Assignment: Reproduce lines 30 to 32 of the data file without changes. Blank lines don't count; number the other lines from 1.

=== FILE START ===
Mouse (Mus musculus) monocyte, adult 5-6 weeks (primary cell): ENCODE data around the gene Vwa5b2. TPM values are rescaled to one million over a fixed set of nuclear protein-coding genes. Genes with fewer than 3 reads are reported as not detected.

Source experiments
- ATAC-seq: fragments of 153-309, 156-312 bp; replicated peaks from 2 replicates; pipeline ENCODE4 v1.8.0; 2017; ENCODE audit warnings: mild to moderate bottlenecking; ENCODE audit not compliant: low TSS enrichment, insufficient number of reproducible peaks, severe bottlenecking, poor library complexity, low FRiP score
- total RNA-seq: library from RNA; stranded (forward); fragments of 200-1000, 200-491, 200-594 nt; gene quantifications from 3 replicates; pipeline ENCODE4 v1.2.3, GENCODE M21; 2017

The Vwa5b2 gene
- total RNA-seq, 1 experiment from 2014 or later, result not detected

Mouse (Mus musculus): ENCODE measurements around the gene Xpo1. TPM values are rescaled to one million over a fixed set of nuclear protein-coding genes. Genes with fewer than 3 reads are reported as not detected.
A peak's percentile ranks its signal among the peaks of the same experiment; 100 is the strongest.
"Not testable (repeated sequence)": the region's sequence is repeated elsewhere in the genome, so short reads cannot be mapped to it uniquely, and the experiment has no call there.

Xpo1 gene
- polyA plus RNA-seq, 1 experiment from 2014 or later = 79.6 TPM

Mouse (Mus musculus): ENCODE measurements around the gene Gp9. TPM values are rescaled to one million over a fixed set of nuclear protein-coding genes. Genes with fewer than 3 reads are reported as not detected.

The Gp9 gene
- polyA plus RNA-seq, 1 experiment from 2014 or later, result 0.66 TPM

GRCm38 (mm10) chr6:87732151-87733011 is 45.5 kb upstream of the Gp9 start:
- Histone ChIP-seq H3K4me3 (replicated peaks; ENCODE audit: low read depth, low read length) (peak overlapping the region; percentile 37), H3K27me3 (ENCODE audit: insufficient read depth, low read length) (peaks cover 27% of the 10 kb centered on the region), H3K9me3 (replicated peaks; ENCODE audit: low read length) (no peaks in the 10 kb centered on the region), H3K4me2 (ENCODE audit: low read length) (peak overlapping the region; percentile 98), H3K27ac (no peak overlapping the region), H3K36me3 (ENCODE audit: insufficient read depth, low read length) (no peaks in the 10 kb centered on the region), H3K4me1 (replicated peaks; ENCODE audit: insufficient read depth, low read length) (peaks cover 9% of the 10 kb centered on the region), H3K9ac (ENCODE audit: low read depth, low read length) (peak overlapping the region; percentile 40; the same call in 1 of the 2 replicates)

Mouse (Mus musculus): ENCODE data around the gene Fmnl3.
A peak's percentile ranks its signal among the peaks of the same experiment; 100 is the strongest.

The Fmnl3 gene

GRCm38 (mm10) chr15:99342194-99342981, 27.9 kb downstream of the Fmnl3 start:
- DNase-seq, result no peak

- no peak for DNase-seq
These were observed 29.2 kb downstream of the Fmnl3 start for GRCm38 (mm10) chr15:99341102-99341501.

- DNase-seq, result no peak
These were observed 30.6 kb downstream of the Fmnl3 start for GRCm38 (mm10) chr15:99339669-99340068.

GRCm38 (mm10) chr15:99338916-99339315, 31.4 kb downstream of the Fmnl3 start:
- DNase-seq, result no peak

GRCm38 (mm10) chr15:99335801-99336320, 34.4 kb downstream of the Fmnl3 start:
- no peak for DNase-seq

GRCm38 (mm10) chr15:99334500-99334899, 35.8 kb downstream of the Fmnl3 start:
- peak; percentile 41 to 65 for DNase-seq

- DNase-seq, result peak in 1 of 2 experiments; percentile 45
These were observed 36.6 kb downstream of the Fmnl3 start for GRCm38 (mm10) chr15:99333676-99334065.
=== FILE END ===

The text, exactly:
GRCm38 (mm10) chr15:99334500-99334899, 35.8 kb downstream of the Fmnl3 start:
- peak; percentile 41 to 65 for DNase-seq

- DNase-seq, result peak in 1 of 2 experiments; percentile 45